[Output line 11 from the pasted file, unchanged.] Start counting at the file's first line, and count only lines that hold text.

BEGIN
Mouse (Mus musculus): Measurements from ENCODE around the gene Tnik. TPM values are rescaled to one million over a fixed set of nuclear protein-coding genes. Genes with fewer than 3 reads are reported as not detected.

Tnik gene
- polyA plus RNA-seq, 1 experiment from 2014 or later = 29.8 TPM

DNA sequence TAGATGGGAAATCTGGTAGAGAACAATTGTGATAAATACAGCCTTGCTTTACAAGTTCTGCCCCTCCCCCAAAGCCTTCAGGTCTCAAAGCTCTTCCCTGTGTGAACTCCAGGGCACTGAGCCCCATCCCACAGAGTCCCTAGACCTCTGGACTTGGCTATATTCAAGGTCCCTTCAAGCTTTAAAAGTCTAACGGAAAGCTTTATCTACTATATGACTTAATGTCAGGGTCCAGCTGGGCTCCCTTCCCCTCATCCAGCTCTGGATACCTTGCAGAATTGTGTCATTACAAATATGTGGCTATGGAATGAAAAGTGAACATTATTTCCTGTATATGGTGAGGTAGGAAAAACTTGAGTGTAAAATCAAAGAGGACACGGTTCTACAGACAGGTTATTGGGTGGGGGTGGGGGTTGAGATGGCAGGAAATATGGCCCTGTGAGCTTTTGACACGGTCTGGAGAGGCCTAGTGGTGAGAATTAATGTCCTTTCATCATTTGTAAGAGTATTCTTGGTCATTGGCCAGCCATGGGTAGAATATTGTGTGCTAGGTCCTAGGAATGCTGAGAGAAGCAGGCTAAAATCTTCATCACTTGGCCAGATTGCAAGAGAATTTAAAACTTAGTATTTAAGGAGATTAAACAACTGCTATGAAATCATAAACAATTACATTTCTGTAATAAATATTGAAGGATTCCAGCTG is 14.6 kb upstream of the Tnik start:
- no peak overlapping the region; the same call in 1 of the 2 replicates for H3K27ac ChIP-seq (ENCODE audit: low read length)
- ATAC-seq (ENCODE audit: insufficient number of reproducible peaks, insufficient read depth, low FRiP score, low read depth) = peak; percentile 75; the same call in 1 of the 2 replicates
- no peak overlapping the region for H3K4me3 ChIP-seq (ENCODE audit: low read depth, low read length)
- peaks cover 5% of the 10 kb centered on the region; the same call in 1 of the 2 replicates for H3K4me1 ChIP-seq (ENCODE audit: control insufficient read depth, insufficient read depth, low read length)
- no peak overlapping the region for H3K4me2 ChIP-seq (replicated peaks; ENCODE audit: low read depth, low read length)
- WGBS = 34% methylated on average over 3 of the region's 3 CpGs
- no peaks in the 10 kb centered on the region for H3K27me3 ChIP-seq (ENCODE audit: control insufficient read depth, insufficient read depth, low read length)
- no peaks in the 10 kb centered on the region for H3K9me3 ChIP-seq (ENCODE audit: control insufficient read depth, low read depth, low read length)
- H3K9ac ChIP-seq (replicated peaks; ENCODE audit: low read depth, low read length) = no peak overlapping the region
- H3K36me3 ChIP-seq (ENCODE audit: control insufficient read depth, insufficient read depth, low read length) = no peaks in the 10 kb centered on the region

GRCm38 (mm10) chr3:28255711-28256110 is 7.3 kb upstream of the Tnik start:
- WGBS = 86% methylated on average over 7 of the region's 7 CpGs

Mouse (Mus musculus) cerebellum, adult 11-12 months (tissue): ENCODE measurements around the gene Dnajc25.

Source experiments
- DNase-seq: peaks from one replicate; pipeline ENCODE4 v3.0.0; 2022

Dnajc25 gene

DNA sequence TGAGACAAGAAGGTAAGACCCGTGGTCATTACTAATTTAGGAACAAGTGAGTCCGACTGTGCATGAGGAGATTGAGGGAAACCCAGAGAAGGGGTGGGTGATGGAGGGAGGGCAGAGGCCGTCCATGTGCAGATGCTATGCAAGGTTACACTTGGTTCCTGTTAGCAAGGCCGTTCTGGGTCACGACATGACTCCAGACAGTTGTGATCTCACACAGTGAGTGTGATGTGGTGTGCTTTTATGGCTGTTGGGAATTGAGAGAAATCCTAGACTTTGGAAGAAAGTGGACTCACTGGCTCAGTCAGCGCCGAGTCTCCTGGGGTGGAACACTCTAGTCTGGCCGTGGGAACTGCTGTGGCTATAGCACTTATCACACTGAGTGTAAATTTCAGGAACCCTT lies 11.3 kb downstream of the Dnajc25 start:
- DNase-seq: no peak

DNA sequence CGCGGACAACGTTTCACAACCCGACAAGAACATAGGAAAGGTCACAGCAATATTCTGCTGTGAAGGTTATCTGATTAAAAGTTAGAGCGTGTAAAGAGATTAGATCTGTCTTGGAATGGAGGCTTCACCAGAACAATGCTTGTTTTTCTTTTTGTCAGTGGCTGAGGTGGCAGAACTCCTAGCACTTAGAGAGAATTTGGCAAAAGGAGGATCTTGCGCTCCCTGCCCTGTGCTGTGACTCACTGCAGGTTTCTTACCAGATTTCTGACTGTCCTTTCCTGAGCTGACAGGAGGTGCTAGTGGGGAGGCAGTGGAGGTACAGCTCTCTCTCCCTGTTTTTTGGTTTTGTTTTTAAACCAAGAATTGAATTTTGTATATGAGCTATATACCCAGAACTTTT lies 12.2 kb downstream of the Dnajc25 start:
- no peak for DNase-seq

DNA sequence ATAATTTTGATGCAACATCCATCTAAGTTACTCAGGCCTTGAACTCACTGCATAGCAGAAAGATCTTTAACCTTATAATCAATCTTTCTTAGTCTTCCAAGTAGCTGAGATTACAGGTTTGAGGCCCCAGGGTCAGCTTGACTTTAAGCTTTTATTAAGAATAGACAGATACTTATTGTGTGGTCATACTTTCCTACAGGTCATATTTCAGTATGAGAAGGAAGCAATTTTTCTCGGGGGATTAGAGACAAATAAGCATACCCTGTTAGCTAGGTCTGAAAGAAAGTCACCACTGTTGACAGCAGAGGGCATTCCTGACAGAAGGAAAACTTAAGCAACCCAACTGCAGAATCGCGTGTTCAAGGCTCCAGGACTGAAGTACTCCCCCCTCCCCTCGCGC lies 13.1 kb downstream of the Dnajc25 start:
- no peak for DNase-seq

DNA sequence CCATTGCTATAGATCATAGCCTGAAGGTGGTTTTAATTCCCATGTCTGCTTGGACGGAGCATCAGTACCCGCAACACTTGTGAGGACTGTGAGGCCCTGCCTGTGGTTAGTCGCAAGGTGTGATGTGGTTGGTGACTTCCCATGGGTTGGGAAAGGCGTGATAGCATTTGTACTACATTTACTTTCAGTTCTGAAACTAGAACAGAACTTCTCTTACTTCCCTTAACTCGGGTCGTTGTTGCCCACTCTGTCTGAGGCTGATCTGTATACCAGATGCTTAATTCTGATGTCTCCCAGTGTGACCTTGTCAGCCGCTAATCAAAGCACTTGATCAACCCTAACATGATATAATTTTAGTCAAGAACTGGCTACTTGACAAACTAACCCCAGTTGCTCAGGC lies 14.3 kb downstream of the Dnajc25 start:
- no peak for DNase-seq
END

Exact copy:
- no peaks in the 10 kb centered on the region for H3K27me3 ChIP-seq (ENCODE audit: control insufficient read depth, insufficient read depth, low read length)